The Volunteers in Police Service (VIPS) program, managed by the International Association of Chiefs of Police and the Bureau of Justice Assistance under the DOJ, is a support system for police departments seeking to develop or expand citizen volunteer programs, or citizens looking to be more involved with their local law enforcement agencies.
Research is another integral component in helping law enforcement. Programs, volunteers, and community organizations are essential, but indications as to which services and systems are having the greatest impact is not always clear. This is where the University of Chicago’s Crime Lab saw an opportunity to assist. See what they’re doing (7 min):
The role of the police is to ensure the safety and security of those who uphold the law, and to protect and help communities from those who do not. But they need to do so without using tactics that disrespect civil liberties or generate animosity in the neighborhoods they serve. Policies and practices that focus on transparency and accountability can help bridge gaps between law enforcement personnel and communities. Individuals and communities that take responsibility for their safety can also foster mutual trust and understanding with law enforcement. Collaboration and opportunities to work together can make officers’ roles easier and make communities safer for everyone.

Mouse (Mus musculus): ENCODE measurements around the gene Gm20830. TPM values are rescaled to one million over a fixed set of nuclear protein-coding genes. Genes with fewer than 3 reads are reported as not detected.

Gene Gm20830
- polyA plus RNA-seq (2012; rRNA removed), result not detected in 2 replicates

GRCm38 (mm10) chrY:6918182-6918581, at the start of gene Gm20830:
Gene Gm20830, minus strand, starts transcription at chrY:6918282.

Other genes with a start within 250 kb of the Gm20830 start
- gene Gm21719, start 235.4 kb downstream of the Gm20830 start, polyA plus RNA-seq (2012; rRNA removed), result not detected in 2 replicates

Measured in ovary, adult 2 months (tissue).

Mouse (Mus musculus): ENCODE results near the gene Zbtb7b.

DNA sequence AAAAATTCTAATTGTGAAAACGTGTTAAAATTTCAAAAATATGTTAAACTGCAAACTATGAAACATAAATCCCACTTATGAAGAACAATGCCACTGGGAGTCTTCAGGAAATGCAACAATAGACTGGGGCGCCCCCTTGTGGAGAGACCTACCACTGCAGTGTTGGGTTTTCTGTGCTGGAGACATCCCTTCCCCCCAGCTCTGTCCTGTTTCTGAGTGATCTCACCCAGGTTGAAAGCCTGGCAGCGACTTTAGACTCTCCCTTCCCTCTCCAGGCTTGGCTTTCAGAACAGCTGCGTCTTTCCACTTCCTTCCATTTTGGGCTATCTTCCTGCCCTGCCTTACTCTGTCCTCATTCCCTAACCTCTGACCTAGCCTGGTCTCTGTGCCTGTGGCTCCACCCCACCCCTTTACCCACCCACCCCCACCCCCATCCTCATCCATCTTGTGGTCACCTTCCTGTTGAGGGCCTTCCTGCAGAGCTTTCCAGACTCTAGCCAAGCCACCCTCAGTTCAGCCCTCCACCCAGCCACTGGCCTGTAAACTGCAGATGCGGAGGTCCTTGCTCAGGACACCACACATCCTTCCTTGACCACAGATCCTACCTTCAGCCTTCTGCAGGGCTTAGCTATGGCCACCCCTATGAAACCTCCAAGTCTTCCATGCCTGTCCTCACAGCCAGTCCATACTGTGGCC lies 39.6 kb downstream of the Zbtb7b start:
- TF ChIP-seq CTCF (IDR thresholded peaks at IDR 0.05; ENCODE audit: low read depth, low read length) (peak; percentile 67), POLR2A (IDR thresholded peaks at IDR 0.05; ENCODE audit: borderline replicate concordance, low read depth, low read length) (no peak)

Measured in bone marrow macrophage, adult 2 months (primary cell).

Thought Leaders and Resources
The Policy Circle would like to thank the following contributors for their assistance during the creation of this brief:
Brianna (Walden) Nuhfer, Stand Together Associate Director of Criminal Justice
Greg Glod, Americans for Prosperity Criminal Justice Fellow
Phil Andrew, Principal of PAX Group consultancy and former FBI agent and crisis negotiator
Quentella Enty, Director of Strategic Sourcing & Sustainability at KFA, Inc.
Top Priority Podcast on Qualified Immunity with Greg Glod of Americans for Prosperity and Casey Mattox of Charles Koch Institute.
Ways to Get Involved/What You Can Do
Measure: Find out what your state and district are doing about policing.
- Do you know the rates of crime in your community or state, or what social problems are prevalent?
- Do you know how much your state or city spends on policing, and where these dollars come from (grants, police activity fines, philanthropy)?
- USA Today breaks down police department budgets in the 50 most populous cities in the U.S. – be mindful that some departments’ budgets are also funded by the county.
- What are your state’s policies regarding reforms such as body cameras or use of force definitions?
- How does your state or local law enforcement agency report data? Are they part of the Police Data Initiative?
- Does your community collaborate with law enforcement? Is there a community safety program?
- Has your city or state enacted community policing legislation?
- Do you know how law enforcement officers are trained in your state or community?
Identify: Who are the influencers in your state, county, or community? Learn about their priorities and consider how to contact them, including elected officials, attorneys general, law enforcement, boards of education, city councils, journalists, media outlets, community organizations, and local businesses.